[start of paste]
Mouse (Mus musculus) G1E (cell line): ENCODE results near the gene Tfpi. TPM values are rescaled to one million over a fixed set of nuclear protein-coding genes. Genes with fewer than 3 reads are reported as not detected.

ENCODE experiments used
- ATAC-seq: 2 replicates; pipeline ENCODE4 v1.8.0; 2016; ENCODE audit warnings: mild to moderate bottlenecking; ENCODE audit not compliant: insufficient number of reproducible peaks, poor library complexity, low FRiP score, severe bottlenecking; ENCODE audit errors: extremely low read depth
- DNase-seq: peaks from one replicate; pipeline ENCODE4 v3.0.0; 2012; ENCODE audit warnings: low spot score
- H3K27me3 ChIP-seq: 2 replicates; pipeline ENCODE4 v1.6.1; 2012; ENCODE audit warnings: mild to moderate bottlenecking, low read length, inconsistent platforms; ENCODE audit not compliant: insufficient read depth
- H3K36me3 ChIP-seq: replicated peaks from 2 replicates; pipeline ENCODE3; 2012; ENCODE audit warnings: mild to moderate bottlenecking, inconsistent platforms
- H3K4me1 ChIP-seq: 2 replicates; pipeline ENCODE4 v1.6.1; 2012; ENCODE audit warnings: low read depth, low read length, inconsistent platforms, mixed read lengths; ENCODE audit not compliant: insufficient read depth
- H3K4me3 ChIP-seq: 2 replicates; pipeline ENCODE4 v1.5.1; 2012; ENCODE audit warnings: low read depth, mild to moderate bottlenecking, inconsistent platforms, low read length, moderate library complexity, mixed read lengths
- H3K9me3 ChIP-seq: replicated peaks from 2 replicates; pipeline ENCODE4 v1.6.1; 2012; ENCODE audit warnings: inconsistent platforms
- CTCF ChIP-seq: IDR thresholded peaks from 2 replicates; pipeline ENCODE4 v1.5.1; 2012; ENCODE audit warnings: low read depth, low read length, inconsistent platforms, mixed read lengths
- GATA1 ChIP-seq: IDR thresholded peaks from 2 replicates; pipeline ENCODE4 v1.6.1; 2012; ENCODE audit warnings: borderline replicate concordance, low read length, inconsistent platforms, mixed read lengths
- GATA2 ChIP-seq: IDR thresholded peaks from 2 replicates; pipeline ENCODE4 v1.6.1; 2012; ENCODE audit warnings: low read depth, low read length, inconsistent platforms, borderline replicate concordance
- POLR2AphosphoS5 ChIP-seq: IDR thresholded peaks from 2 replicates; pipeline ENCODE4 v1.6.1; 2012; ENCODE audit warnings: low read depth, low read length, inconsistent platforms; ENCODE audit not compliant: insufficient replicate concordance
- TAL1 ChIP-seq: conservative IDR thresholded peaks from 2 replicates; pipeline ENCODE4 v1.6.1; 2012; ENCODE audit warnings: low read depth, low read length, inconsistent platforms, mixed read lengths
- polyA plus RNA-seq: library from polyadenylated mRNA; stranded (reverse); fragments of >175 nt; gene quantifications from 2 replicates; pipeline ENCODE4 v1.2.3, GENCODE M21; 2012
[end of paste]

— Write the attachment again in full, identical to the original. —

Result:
Mouse (Mus musculus) G1E (cell line): ENCODE results near the gene Tfpi. TPM values are rescaled to one million over a fixed set of nuclear protein-coding genes. Genes with fewer than 3 reads are reported as not detected.

ENCODE experiments used
- ATAC-seq: 2 replicates; pipeline ENCODE4 v1.8.0; 2016; ENCODE audit warnings: mild to moderate bottlenecking; ENCODE audit not compliant: insufficient number of reproducible peaks, poor library complexity, low FRiP score, severe bottlenecking; ENCODE audit errors: extremely low read depth
- DNase-seq: peaks from one replicate; pipeline ENCODE4 v3.0.0; 2012; ENCODE audit warnings: low spot score
- H3K27me3 ChIP-seq: 2 replicates; pipeline ENCODE4 v1.6.1; 2012; ENCODE audit warnings: mild to moderate bottlenecking, low read length, inconsistent platforms; ENCODE audit not compliant: insufficient read depth
- H3K36me3 ChIP-seq: replicated peaks from 2 replicates; pipeline ENCODE3; 2012; ENCODE audit warnings: mild to moderate bottlenecking, inconsistent platforms
- H3K4me1 ChIP-seq: 2 replicates; pipeline ENCODE4 v1.6.1; 2012; ENCODE audit warnings: low read depth, low read length, inconsistent platforms, mixed read lengths; ENCODE audit not compliant: insufficient read depth
- H3K4me3 ChIP-seq: 2 replicates; pipeline ENCODE4 v1.5.1; 2012; ENCODE audit warnings: low read depth, mild to moderate bottlenecking, inconsistent platforms, low read length, moderate library complexity, mixed read lengths
- H3K9me3 ChIP-seq: replicated peaks from 2 replicates; pipeline ENCODE4 v1.6.1; 2012; ENCODE audit warnings: inconsistent platforms
- CTCF ChIP-seq: IDR thresholded peaks from 2 replicates; pipeline ENCODE4 v1.5.1; 2012; ENCODE audit warnings: low read depth, low read length, inconsistent platforms, mixed read lengths
- GATA1 ChIP-seq: IDR thresholded peaks from 2 replicates; pipeline ENCODE4 v1.6.1; 2012; ENCODE audit warnings: borderline replicate concordance, low read length, inconsistent platforms, mixed read lengths
- GATA2 ChIP-seq: IDR thresholded peaks from 2 replicates; pipeline ENCODE4 v1.6.1; 2012; ENCODE audit warnings: low read depth, low read length, inconsistent platforms, borderline replicate concordance
- POLR2AphosphoS5 ChIP-seq: IDR thresholded peaks from 2 replicates; pipeline ENCODE4 v1.6.1; 2012; ENCODE audit warnings: low read depth, low read length, inconsistent platforms; ENCODE audit not compliant: insufficient replicate concordance
- TAL1 ChIP-seq: conservative IDR thresholded peaks from 2 replicates; pipeline ENCODE4 v1.6.1; 2012; ENCODE audit warnings: low read depth, low read length, inconsistent platforms, mixed read lengths
- polyA plus RNA-seq: library from polyadenylated mRNA; stranded (reverse); fragments of >175 nt; gene quantifications from 2 replicates; pipeline ENCODE4 v1.2.3, GENCODE M21; 2012